During his keynote address, Mr Montek Singh Ahluwalia, Trustee, CEEW, and Former Deputy Chairman, Planning Commission, Government of India, said, “Historical responsibility matters and we need to build a basis of differentiated responsibility. In recent years, climate change discourse has seen the focus shift to renewable energy. Going forward, equal importance must be given to energy-efficient technologies. I compliment The Council's research focusing on internalising our longstanding sustainability goals."

Key discussion points

  • India’s NDCs can be enhanced – if policymakers find solutions to the crucial question of who will pay the cost of integration and other costs.
  • Non-fossil fuel energy sources will garner a share of at least 48 per cent in India's electricity generation capacity by 2030.
  • The energy sector carbon dioxide emissions intensity of GDP will decline by at least 48 per cent between 2005 and 2030, on the back of significant developments in energy efficiency of end-use sectors such as residential, transportation, and industrial sectors.
  • Cost of integrating variable renewable energy into the electricity grid is a key element of India's energy transition to a low-carbon economy.
  • To be consistent with the 2 Degrees C target, India needs to cut CO2 emissions by at least 4.5 per cent per annum post-2030 to adhere to an emissions budget of 145 GtCO2, based on techno-economic analysis.
  • While meeting climate commitments, implications for energy access, jobs, industrial competitiveness, and water are important for informing the mitigation choice.

For event queries

Sahil Khillan

Communications Associate


In pictures

Key speakers

  • Anil Kakodkar

    Former Chairman, Former Atomic Energy Commission and Trustee, Council on Energy, Environment and Water (CEEW)

  • Montek Singh Ahluwalia

    Former Deputy Chairman, Planning Commission and Trustee, Council on Energy, Environment and Water (CEEW)

  • Purnamita Dasgupta

    Chair in Environmental Economics and Head, Environmental and Resource Economics Unit, Institute of Economic Growth (IEG)

  • Navroz Dubash

    Senior Fellow, Centre for Policy Research (CPR)

  • Ajay Mathur

    Director-General, The Energy and Resources Institute (TERI)

  • Kirit Parikh

    Chairman, Integrated Research for Action and Development (IRADe)

  • Arunabha Ghosh

    CEO, Council on Energy, Environment and Water (CEEW)

  • Vaibhav Chaturvedi

    Research Fellow, CEEW


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National Dialogue
Solar for Irrigation in India

18 Jan 2018   |   1000 - 1600

Organised by CEEW, Shakti Sustainable Energy Foundation (SSEF), Ministry of New and Renewable Energy (MNRE), and Swiss Agency for Development and Cooperation (SDC)

About the Event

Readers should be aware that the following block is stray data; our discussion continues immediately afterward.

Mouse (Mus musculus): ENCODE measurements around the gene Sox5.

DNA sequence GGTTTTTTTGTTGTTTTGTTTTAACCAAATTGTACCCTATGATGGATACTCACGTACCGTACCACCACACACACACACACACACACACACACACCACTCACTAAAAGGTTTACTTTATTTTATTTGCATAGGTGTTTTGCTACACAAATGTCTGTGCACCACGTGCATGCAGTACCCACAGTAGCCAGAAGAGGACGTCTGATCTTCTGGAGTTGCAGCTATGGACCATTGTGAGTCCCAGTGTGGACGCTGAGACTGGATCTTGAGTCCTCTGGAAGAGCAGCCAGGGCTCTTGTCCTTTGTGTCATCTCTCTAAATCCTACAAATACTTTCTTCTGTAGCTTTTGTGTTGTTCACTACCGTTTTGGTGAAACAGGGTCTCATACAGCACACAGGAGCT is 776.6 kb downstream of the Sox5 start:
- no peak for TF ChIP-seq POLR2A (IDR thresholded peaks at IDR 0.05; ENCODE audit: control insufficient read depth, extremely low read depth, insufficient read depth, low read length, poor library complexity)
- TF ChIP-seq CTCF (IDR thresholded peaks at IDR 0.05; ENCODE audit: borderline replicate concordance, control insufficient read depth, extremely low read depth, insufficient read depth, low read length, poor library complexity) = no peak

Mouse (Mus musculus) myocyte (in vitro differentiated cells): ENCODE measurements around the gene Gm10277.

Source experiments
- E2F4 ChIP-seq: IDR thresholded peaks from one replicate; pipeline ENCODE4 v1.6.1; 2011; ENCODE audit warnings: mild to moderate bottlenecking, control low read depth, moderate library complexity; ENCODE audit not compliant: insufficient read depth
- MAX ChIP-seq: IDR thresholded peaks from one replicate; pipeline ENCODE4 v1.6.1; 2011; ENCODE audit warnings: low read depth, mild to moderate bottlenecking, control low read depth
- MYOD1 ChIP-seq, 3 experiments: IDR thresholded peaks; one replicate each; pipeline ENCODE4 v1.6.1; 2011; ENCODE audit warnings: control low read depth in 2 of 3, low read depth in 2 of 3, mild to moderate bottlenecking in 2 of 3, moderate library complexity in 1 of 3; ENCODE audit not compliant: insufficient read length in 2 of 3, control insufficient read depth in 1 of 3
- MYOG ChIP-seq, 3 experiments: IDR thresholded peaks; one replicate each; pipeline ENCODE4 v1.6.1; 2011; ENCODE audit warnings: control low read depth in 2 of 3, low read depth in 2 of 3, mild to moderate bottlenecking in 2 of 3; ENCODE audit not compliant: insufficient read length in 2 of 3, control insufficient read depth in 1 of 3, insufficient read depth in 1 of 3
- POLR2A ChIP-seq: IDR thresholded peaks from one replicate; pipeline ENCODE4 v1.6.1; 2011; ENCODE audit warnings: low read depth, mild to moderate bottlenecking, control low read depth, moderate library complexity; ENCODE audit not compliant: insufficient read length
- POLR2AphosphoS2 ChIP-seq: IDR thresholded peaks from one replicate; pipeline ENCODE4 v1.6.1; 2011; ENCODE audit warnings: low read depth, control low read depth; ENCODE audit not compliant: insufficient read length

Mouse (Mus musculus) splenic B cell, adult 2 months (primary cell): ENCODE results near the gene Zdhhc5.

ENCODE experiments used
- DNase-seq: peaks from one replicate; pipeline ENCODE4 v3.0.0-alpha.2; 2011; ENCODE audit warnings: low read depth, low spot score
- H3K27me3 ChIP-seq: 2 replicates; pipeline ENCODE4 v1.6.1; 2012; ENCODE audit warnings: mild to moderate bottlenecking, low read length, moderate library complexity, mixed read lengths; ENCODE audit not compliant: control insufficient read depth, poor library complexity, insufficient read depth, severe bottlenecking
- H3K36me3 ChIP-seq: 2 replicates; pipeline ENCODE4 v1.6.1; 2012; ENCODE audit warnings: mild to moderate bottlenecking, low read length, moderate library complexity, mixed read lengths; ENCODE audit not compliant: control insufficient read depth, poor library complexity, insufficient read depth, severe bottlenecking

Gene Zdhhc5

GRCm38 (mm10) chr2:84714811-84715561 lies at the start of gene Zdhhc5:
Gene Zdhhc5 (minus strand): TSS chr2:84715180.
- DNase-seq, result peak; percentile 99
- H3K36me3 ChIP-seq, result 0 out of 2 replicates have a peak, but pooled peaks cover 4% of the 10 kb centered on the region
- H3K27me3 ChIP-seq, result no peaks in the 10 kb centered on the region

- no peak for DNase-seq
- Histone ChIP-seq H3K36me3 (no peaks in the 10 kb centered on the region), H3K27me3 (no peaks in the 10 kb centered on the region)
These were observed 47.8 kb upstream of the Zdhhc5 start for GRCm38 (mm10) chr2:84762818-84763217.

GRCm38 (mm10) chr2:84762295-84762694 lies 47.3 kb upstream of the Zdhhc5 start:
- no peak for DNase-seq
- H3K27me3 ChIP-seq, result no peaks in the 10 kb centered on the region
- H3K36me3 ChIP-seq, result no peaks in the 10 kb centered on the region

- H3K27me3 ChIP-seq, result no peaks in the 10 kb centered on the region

In collaboration with the Ministry of New and Renewable Energy, Shakti Sustainable Energy Foundation, and the Swiss Agency for Development and Cooperation, CEEW organised the first National Dialogue on ‘Solar for Irrigation in India’. Amitabh Kant, CEO, NITI Aayog delivered the keynote address and released three CEEW studies on solar pumps, capturing three years of research on the subject.

The Dialogue brought together multiple stakeholders including researchers, policymakers, financiers, entrepreneurs, and farmers to share their respective experiences and synthesise a way forward for scaling sustainable deployment of solar for irrigation. One of the major highlights of the Dialogue was the live demonstration of a trolley and rickshaw-mounted mobile solar pump, deployed by Claro Energy as a pumping service in Bihar. The opening panel discussion featured grassroots stakeholders - farmers, NGO representatives, and sales representatives of manufacturers.

Delivering the keynote address, Mr Kant, said, “Solar pumps can strengthen Indian agriculture by fulfilling unmet irrigation needs while reducing the burden of subsidies on the government and increasing farmers’ resilience to climate change. To scale-up solar pumps, we must strive to create bottom-up demand by focusing on technology demonstration and raising awareness levels among farmers. I congratulate CEEW and Shakti Sustainable Energy Foundation on the release of these studies. These are policy pertinent research studies and present actionable recommendations."

He also released three reports ‘Adopting Solar for Irrigation: Farmers' Perspectives from Uttar Pradesh', ‘Solar for Irrigation: A Comparative Assessment of Deployment Strategies’, and ‘Financing Solar for Irrigation in India: Risks, Challenges, and Solutions’ at the Dialogue.

Key discussion points

  • Last mile challenges in sustainable deployment of solar for irrigation.
  • Understanding various deployment approaches from the perspectives of social, economic, and environmental sustainability.
  • Risks and opportunities in financing solar-based irrigation systems.
  • The way forward for solar- based irrigation – policy and pathways towards sustainable deployment.

For event queries

Sahil Khillan

Communications Associate


In pictures

Key speakers

  • Amitabh Kant

    CEO, NITI Aayog

  • Krishan Dhawan

    CEO, Shakti Sustainable Energy Foundation (SSEF)

  • Marylaure Crettaz

    Head, Swiss Cooperation Office and Counsellor

  • Abhishek Jain

    Senior Programme Lead, Council on Energy, Environment and Water (CEEW)

  • Gaurav Kumar

    Co-founder and Director, Claro Energy

  • Shalu Agrawal

    ISEP Research Associate, John Hopkins School of Advanced International Studies